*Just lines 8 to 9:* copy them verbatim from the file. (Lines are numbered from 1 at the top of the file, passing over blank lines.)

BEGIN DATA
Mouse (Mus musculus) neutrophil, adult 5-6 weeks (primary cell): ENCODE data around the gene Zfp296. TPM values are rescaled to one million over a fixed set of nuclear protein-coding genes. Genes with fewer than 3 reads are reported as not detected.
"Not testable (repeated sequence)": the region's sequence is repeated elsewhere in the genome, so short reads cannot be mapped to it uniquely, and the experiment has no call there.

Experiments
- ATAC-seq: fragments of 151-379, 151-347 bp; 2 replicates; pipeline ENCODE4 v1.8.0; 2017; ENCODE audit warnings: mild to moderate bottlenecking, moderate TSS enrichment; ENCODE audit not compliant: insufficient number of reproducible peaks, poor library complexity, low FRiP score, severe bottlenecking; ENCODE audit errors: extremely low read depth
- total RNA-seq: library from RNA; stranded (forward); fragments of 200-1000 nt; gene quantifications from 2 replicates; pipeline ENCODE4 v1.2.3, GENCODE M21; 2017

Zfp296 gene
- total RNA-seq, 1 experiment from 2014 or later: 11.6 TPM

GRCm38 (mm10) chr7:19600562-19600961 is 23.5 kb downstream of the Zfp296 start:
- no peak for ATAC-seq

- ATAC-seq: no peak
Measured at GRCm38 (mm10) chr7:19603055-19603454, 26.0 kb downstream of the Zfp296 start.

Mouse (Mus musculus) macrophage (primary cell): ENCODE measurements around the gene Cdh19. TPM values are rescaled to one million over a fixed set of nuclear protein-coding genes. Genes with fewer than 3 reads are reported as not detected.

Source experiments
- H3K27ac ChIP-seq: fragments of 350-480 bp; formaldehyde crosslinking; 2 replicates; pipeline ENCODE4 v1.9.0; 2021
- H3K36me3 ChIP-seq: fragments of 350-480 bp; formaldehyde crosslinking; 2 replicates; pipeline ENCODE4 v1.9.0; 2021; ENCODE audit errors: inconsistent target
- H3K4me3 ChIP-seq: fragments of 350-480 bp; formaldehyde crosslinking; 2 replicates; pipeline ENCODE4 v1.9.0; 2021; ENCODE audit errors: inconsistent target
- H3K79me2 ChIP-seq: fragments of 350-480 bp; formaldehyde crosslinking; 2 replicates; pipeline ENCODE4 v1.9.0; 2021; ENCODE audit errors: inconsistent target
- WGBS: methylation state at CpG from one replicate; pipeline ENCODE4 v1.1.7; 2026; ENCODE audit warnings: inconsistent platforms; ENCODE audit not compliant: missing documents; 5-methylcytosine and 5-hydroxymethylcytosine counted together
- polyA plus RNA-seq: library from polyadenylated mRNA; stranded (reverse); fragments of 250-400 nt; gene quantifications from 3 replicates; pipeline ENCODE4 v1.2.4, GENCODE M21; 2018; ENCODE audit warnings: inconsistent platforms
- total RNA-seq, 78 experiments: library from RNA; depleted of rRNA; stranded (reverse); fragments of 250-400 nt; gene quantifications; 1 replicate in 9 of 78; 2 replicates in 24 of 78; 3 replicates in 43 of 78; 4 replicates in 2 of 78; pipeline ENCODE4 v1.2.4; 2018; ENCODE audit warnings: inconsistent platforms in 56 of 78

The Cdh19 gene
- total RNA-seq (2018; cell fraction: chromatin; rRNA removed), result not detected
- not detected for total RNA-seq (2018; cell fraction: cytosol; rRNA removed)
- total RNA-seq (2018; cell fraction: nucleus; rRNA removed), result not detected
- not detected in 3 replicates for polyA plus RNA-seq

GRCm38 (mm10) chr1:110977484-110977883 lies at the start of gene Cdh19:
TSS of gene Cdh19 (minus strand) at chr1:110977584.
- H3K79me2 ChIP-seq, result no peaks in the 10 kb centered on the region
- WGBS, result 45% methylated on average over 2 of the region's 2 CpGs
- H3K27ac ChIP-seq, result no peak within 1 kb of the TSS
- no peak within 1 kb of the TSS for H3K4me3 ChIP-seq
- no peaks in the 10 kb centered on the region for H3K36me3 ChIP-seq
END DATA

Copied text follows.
GRCm38 (mm10) chr7:19600562-19600961 is 23.5 kb downstream of the Zfp296 start:
- no peak for ATAC-seq